|The first excerpt represents the element of Air. It speaks of mental influences and the process of thought, and is drawn from Persuasion by Jane Austen:
for he could plainly see how old all the rest of his family and
acquaintance were growing. Anne haggard, Mary coarse, every face
in the neighbourhood worsting, and the rapid increase of the crow's foot
about Lady Russell's temples had long been a distress to him.
Elizabeth did not quite equal her father in personal contentment.
Thirteen years had seen her mistress of Kellynch Hall, presiding and
directing with a self-possession and decision which could never have given
the idea of her being younger than she was. For thirteen years had
she been doing the honours, and laying down the domestic law at home,
and leading the way to the chaise and four, and walking immediately after
Lady Russell out of all the drawing-rooms and dining-rooms in the country.
|The second excerpt represents the element of Fire. It speaks of emotional influences and base passions, and is drawn from The Great Big Treasury of Beatrix Potter by Beatrix Potter:
The chairs were broken, and the
window, and the clock fell with a
crash, and there were handfuls of
Mr. Tod's sandy whiskers.
The vases fell off the mantelpiece,
the cannisters fell off the
shelf; the kettle fell off the hob.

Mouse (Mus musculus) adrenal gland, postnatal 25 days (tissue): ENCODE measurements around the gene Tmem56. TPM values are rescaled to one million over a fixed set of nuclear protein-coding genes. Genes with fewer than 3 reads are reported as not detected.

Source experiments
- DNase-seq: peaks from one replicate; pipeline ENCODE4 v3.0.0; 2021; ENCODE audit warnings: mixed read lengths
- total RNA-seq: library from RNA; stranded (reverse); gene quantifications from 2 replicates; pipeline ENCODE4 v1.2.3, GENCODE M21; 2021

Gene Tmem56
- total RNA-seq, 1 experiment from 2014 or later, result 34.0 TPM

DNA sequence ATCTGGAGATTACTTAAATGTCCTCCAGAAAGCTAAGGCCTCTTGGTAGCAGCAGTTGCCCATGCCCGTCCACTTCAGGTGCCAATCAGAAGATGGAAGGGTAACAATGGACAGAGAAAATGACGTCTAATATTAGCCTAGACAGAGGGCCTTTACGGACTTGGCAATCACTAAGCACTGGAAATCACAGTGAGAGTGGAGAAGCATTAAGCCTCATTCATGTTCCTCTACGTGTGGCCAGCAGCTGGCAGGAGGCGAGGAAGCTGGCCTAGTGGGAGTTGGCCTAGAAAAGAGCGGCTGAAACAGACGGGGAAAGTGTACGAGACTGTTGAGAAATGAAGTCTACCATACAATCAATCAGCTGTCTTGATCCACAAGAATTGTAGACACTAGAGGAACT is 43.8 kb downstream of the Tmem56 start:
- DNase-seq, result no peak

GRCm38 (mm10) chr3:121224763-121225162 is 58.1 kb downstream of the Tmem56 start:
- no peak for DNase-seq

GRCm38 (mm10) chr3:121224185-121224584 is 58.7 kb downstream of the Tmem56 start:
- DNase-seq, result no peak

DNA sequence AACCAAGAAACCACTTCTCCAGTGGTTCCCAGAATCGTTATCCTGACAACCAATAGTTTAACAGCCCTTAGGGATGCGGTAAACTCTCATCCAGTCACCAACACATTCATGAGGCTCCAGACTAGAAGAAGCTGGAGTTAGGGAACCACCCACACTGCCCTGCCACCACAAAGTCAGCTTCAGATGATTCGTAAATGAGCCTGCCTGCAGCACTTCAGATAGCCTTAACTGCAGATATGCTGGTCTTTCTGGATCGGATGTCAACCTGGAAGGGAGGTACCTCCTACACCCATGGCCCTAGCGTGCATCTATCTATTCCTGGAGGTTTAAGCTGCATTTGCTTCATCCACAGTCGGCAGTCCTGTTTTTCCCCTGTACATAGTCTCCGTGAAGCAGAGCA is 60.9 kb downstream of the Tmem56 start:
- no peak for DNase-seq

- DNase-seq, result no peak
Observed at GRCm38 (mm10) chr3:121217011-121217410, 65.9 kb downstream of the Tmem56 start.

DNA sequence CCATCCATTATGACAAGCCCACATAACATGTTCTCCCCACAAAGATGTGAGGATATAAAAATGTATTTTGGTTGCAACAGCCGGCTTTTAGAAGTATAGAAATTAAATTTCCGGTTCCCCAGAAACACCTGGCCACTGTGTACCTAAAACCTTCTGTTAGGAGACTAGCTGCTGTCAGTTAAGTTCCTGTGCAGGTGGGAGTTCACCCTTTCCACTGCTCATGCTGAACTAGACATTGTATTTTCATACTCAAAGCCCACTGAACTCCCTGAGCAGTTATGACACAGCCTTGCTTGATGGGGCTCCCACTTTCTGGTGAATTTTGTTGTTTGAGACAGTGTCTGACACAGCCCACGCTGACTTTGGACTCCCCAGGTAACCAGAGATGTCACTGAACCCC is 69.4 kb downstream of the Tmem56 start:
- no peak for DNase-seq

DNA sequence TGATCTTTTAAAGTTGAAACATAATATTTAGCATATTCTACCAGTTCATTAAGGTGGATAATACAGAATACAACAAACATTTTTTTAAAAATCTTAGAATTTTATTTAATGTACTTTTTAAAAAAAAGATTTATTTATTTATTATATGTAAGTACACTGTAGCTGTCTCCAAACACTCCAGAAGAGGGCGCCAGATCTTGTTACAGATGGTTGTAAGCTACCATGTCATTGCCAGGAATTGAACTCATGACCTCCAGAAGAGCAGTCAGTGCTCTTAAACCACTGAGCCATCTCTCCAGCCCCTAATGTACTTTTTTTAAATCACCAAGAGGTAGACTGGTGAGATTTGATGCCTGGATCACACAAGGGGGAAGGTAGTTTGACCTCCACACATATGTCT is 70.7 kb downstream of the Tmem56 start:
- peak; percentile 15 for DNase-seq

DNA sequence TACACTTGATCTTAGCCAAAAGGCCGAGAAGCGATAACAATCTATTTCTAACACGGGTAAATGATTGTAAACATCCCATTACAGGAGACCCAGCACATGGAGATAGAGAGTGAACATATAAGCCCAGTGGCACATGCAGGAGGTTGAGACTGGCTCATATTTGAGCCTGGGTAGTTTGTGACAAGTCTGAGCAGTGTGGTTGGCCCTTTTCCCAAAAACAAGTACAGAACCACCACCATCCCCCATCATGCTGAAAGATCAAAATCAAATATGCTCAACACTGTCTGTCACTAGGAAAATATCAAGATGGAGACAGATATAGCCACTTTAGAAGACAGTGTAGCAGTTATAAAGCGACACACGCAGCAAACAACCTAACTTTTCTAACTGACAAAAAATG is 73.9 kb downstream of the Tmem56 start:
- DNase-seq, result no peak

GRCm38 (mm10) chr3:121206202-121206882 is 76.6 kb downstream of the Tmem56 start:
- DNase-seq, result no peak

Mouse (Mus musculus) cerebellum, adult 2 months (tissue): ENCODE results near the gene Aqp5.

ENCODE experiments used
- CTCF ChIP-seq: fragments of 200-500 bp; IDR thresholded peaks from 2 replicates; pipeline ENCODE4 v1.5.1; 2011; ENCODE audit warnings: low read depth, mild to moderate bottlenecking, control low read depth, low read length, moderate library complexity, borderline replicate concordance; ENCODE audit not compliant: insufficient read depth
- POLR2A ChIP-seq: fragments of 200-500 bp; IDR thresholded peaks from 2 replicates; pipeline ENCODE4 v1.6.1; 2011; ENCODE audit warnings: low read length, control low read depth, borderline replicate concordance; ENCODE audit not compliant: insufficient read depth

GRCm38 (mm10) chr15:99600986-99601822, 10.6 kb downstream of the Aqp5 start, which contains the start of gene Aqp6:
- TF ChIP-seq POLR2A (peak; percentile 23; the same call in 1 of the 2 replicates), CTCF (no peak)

Tommy Brock put his foot in a jar
of raspberry jam.
And the boiling water out of the
kettle fell upon the tail of Mr. Tod.
|The third excerpt represents the element of Water. It speaks of pure spiritual influences and feelings of love, and is drawn from Animal Farm by George Orwell:
difficulty, in spite of inexperience, of primitive implements, of bad luck
and of Snowball's treachery, the work had been finished punctually to the
very day! Tired out but proud, the animals walked round and round their
masterpiece, which appeared even more beautiful in their eyes than when it
had been built the first time. Moreover, the walls were twice as thick as
before. Nothing short of explosives would lay them low this time! And when
they thought of how they had laboured, what discouragements they had
overcome, and the enormous difference that would be made in their lives
when the sails were turning and the dynamos running--when they thought of
all this, their tiredness forsook them and they gambolled round and round
the windmill, uttering cries of triumph. Napoleon himself, attended by his
|The fourth excerpt represents the element of Earth. It speaks of physical influences and the impact of the unseen on the visible world, and is drawn from The Voyage Out by Virginia Woolf:
family had, which they didn't like to get rid of, I suppose,
though we've really no room for them. It's rather a nice house,"
she continued, "except that it's a little dingy--dull I should say."
She called up before her eyes a vision of the drawing-room at home;
it was a large oblong room, with a square window opening on the garden.
Green plush chairs stood against the wall; there was a heavy carved
book-case, with glass doors, and a general impression of faded
sofa covers, large spaces of pale green, and baskets with pieces
of wool-work dropping out of them. Photographs from old Italian
masterpieces hung on the walls, and views of Venetian bridges and
Swedish waterfalls which members of the family had seen years ago.